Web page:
Giving ourselves rest from our daily concerns is like giving a gift to ourselves. By stepping away from the problems that seem to saturate our thoughts, we lessen the weight of our troubles and instead become more receptive to the wisdom and answers the universe has to offer us.

 

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Hello world!

Welcome to WordPress.com. After you read this, you should delete and write your own post, with a new title above. Or hit Add New on the left (of the admin dashboard) to start a fresh post.

Here are some suggestions for your first post.

  1. You can find new ideas for what to blog about by reading the Daily Post.
  2. Add PressThis to your browser. It creates a new blog post for you about any interesting  page you read on the web.
  3. Make some changes to this page, and then hit preview on the right. You can always preview any post or edit it before you share it to the world.

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Organizing bills can be quite a chore if you do not do it regularly and if you do not use a consistent filing system. Unorganized bills can lead to disconnected utilities, late payments and lower credit scores. To take control of your bills and other financial paperwork, set routines on how to deal with incoming bills, when to pay bills and where to file bills once they are paid.

  1. Choose an area in your home to collect bills as they arrive each day. Choose an area that is easy to access. Some people may use a basket in their home office or a kitchen drawer dedicated to storing financial paperwork.
  2. Avoid piles of paperwork by accessing bills online or by scanning bills that arrive in the mail. If you prefer to have hard copies of your bills, purchase an expandable accordion file to use for bills. Since some bills are not available online, you probably need a small expandable file even if you prefer mostly electronic statements. Other paper storage options include file folders or a three-ring binder.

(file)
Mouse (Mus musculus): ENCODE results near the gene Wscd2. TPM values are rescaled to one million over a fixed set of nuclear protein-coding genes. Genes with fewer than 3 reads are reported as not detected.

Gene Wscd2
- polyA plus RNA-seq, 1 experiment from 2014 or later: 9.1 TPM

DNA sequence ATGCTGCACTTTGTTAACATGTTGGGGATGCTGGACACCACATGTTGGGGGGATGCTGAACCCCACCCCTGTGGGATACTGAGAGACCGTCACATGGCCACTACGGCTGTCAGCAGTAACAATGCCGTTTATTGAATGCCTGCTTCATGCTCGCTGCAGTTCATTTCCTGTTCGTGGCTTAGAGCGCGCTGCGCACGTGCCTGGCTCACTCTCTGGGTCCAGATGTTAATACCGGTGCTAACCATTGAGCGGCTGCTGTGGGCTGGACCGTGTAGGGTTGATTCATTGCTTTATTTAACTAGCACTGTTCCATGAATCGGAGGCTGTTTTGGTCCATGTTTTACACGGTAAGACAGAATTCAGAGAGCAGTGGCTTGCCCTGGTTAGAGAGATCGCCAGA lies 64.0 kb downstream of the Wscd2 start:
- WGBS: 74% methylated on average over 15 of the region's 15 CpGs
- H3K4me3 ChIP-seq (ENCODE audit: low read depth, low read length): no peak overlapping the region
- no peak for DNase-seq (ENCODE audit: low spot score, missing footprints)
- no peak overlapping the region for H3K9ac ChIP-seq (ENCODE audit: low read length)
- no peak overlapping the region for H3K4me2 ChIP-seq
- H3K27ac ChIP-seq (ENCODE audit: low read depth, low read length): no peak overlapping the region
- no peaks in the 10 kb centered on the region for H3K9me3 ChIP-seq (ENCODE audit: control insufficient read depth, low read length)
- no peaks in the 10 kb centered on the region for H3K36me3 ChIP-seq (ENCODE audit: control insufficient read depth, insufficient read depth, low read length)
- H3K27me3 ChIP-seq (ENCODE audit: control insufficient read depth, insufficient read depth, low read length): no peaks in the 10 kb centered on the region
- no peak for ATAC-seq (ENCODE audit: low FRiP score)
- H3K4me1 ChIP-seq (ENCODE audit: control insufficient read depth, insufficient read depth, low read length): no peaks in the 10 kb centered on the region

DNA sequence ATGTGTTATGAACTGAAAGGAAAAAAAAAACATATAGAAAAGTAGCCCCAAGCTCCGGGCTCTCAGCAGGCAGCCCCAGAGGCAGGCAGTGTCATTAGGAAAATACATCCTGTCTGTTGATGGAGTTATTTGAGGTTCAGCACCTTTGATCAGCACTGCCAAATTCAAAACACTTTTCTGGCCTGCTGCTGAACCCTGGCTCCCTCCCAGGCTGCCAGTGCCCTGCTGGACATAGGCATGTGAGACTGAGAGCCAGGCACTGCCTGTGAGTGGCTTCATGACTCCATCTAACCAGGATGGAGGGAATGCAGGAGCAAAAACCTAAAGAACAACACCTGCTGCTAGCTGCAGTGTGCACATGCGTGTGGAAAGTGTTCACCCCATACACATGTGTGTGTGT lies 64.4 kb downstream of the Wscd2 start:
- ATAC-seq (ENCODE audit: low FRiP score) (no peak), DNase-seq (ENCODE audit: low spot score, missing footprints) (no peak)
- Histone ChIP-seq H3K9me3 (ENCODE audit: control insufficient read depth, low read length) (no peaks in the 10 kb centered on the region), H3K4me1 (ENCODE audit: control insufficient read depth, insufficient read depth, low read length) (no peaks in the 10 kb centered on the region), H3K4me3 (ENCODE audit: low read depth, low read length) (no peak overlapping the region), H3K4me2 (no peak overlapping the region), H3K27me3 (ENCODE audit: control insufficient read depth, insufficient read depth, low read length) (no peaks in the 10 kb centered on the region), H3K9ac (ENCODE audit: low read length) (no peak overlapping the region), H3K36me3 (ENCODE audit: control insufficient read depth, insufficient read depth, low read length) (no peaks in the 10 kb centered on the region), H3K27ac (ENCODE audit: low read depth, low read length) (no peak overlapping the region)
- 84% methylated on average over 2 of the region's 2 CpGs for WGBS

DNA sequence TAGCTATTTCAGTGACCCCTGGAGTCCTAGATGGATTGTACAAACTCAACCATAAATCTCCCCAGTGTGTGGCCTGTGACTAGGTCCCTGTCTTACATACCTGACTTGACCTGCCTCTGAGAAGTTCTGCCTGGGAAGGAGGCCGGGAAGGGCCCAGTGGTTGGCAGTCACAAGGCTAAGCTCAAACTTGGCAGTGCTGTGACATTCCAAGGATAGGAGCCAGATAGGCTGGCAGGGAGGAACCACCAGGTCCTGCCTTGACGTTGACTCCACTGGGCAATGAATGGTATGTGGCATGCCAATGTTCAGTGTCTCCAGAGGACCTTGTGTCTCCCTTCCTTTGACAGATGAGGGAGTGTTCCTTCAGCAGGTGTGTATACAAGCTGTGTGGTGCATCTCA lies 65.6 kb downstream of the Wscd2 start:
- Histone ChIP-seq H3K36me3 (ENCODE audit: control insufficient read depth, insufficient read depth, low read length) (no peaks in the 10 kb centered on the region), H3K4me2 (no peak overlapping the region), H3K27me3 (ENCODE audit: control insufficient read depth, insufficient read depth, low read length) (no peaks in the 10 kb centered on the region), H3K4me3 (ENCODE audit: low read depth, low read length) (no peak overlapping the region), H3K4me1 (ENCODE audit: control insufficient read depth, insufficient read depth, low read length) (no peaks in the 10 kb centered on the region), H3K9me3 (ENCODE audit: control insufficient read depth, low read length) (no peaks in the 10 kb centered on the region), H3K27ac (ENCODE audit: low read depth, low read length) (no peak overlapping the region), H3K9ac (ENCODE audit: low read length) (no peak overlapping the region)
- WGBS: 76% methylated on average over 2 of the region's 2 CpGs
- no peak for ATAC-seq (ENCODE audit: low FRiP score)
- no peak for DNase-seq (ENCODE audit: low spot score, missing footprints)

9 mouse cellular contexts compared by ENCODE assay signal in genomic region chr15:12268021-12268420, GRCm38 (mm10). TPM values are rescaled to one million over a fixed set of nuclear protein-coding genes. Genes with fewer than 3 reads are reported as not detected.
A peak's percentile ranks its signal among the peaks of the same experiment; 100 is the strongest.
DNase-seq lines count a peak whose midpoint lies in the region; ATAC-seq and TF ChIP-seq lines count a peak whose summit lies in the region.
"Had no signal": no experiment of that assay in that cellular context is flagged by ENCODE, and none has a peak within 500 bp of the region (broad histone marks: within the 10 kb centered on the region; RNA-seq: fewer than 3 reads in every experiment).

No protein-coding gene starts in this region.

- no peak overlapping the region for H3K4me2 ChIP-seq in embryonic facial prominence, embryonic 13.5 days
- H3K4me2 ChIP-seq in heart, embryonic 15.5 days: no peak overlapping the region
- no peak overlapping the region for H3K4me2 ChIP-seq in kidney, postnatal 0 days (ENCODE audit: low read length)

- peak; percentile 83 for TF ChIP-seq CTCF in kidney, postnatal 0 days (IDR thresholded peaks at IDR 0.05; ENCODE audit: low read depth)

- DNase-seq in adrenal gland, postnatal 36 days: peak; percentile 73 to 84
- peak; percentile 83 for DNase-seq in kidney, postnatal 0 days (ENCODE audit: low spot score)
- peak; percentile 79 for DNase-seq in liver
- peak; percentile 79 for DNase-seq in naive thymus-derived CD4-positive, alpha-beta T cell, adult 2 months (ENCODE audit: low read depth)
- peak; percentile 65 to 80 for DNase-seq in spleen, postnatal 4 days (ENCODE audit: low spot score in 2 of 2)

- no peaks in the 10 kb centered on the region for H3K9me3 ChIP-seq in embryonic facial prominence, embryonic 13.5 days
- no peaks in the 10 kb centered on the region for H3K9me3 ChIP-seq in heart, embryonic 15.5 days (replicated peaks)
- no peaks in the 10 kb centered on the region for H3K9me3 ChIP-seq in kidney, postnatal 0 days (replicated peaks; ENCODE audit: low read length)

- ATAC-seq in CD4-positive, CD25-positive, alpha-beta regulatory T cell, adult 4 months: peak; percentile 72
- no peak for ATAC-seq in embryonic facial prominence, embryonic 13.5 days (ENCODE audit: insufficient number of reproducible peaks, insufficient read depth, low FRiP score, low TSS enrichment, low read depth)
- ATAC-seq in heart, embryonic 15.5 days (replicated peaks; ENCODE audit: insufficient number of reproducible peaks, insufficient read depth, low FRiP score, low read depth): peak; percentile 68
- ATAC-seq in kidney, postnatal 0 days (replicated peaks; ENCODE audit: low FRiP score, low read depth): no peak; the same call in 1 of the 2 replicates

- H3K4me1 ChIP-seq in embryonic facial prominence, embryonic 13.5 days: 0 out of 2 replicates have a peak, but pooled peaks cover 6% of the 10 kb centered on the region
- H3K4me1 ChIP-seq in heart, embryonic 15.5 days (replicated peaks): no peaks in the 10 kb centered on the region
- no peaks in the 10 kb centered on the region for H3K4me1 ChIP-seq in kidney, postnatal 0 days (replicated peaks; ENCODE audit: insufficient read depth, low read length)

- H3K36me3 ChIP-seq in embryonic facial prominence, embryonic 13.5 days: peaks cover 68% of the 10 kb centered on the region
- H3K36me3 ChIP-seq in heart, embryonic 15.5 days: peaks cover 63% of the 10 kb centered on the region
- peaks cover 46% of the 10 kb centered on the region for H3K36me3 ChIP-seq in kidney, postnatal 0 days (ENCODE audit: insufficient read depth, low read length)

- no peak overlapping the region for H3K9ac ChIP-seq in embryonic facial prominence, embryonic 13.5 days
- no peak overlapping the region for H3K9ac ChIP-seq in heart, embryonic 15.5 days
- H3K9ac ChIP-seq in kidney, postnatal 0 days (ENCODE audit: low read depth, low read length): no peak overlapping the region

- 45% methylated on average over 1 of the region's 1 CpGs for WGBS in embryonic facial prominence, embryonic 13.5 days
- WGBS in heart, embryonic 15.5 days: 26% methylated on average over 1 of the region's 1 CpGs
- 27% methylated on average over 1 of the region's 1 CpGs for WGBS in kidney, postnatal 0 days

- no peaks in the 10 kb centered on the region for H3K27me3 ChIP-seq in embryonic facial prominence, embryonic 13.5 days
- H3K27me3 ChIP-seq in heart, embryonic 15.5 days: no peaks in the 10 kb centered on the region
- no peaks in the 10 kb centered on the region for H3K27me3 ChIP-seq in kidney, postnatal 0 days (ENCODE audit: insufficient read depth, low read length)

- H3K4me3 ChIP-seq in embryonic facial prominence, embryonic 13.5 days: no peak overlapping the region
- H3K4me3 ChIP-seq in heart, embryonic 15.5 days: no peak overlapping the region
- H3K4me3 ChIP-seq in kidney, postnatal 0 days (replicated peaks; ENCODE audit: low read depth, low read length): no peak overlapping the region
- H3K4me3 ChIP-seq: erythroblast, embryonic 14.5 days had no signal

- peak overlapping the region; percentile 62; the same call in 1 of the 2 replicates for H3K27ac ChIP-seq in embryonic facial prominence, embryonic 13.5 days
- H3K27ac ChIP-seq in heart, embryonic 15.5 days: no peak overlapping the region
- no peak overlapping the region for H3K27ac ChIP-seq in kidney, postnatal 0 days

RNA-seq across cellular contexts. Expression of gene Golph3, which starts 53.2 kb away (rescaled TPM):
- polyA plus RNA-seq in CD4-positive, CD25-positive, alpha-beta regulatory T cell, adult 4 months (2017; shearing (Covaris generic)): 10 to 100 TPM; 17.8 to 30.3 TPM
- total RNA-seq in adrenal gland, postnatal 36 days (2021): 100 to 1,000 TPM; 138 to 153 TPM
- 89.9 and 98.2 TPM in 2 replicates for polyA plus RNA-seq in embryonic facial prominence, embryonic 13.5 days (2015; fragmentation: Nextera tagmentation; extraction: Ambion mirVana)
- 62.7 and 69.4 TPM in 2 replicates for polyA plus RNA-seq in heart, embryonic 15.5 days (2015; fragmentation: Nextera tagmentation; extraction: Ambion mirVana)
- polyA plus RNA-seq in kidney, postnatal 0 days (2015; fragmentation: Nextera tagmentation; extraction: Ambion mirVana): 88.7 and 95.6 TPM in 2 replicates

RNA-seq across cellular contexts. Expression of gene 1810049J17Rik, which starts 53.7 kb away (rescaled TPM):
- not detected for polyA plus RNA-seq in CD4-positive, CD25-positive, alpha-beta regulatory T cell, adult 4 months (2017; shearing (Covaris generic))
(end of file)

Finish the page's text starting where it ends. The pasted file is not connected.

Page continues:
3. Set a routine for filing and paying bills. For example, file bills on a certain day each week. Review and pay bills at least twice each month. If you have difficulty remembering to do these tasks, put them on your calendar.
  4. Organize your bills when filing them. You may either want a folder or accordion section for each month of the year if you do not have many bills. However, if you have numerous bills, you may want to file bills by categories such as utilities, insurance, medical, credit cards and loans. You may want to set aside a section for unpaid bills and then move the bills to the appropriate categories once they have been paid. Also, you may want another special section to file any bills that may be used for tax deductions, such as medical expenses and business-related expenses.
  5. Record due dates and amounts due when filing your bills. You can either use a calendar, a notebook or a spreadsheet to list bills.
  6. Purge your bill files yearly. Most bills can be thrown away, shredded preferably, after a year. Keep bills related to expensive purchases indefinitely just in case you need verification of your belongings for an insurance claim.